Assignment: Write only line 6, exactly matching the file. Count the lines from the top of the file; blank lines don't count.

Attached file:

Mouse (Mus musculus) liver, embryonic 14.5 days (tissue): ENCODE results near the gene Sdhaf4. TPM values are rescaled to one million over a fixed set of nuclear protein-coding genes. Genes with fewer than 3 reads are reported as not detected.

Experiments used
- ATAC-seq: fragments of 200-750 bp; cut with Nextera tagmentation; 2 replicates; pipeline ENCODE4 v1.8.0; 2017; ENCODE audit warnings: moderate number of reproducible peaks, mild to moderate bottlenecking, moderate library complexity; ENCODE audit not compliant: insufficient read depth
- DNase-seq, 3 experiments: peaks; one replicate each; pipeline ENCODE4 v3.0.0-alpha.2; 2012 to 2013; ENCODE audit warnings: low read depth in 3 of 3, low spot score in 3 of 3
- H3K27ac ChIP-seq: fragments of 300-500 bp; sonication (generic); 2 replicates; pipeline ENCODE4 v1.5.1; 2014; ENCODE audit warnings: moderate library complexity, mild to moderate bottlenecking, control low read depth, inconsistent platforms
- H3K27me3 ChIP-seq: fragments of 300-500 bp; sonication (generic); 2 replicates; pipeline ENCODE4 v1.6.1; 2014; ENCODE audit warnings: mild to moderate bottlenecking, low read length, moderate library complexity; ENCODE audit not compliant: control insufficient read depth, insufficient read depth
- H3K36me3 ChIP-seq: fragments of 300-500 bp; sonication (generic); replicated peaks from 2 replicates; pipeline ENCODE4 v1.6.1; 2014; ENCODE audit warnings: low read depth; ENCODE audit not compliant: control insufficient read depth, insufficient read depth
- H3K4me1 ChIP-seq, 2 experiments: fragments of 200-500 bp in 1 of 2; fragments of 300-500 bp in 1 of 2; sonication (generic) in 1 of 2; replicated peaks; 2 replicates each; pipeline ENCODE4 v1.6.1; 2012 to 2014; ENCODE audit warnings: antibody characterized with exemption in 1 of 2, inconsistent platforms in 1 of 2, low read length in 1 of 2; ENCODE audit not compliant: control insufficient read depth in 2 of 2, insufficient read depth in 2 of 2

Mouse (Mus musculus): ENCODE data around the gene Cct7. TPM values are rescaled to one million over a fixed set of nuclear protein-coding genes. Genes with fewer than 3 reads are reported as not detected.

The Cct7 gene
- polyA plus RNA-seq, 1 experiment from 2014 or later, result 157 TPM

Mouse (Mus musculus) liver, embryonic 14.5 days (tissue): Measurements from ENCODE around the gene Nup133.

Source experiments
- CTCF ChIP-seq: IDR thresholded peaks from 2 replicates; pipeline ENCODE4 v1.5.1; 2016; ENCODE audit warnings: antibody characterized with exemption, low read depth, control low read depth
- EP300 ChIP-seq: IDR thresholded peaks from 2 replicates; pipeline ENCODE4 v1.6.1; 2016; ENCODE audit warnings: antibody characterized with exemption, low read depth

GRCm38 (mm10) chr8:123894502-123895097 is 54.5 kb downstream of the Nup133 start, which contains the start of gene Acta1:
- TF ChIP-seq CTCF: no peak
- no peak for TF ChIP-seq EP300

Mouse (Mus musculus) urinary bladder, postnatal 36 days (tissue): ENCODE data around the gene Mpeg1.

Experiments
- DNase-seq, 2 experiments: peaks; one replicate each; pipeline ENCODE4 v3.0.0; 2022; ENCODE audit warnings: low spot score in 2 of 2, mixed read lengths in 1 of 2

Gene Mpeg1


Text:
- H3K27me3 ChIP-seq: fragments of 300-500 bp; sonication (generic); 2 replicates; pipeline ENCODE4 v1.6.1; 2014; ENCODE audit warnings: mild to moderate bottlenecking, low read length, moderate library complexity; ENCODE audit not compliant: control insufficient read depth, insufficient read depth